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    Brooches

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    View122436

    History of Brooches



    Throughout history, brooches, or embellished pins or clasps, were often used as fasteners and adornments for clothing. The Grecian and Roman empires used a device termed a fibula to secure their tunics, cloaks, and garments.This type of jewelry was formed by bronze and often encrusted with gem stones in the Bronze Age. Although ornamental, these adorned pins also served a functional role in clothing. Scandinavian women frequently used two to attach their pinafore straps together. The larger, more ornamental styles were popularized during the nineteenth century. High necklines required the use of these lovely pins or clasps, but they were also worn on the shoulder of dresses, in clusters, and on coats and shawls.

     

    Victorian Styles

     

    The Victorian era (approximately 1840 to 1900) saw a great variety of brooch designs, such as insects, birds, flowers, floral sprays, baskets, lizards, sentimental motifs such as hearts, cameos, Celtic knots, and more. Queen Victoria's love of jewelry helped to inspire the wealth of designs that emerged during her reign.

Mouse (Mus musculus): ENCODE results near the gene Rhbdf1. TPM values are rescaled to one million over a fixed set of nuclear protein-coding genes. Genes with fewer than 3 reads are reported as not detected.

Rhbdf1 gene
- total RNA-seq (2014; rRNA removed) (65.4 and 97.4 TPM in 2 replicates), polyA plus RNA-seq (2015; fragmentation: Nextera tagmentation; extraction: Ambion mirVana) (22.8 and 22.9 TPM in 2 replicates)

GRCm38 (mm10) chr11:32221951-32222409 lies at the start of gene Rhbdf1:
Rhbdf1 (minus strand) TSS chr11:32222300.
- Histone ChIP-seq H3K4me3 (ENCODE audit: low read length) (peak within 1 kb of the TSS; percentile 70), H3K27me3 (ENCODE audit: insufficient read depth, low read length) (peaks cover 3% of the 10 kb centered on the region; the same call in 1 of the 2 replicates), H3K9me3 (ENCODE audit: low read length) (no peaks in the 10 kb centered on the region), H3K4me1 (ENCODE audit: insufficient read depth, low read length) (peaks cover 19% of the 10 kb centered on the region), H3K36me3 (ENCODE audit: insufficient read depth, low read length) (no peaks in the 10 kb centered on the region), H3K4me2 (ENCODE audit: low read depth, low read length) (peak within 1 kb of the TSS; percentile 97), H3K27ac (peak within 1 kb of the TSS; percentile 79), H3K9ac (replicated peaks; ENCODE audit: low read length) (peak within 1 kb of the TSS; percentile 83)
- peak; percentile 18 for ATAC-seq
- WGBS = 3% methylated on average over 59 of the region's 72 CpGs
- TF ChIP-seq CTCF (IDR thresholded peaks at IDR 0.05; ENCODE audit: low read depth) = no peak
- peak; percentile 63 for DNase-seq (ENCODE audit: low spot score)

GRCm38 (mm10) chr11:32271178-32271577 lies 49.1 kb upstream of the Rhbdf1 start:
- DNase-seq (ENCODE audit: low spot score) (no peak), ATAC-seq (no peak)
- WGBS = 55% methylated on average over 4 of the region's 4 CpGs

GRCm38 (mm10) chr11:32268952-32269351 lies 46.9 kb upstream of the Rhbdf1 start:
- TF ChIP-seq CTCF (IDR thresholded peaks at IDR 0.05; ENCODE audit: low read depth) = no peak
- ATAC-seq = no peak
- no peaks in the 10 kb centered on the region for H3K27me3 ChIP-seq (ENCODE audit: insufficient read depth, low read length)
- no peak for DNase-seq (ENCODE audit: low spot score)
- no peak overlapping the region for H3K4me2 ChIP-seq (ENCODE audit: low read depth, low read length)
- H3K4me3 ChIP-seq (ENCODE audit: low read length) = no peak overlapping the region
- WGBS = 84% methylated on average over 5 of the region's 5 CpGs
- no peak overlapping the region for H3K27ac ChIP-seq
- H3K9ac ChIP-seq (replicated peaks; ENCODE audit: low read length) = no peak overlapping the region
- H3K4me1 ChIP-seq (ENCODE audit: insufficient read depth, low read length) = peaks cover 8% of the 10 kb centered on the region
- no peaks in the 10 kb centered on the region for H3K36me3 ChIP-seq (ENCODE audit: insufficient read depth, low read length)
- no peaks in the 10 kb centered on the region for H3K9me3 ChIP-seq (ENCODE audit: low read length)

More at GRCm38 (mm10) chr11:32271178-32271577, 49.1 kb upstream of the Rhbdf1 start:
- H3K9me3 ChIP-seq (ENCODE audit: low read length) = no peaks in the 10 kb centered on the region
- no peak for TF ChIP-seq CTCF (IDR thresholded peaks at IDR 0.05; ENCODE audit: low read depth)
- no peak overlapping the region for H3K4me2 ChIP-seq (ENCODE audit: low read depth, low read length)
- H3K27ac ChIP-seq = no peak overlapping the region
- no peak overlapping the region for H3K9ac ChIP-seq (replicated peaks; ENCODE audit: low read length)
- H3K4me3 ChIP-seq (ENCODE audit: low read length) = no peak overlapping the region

Edwardian Period Pins

     

    The brooches of the Edwardian period in the beginning of the twentieth century utilized diamonds and often illustrated a lacy, delicate appearance. Platinum was more commonly seen, and circlets, bars, and buckles appeared more avidly in pin jewelry.

     

    Arts and Crafts

     

    Arts and crafts era (coinciding with the Edwardian) brooches saw the first patented safety catch style pin jewelry. Attention to detail and intricate designs were often seen. Pinned jewelry was often seen at the waist as large sash pins or ornaments. Scarf and open-center brooches were also popular.

     

    Later Twentieth Century Styles

     

    Later twentieth century styles saw a decrease in size. Smaller pins were often worn at the hips or shoulders. Rock crystal, diamonds, and platinum can be seen in pins of this era. Innovative geometric designs paved the way for the modernistic flair of the Art Deco styles of the 1960's.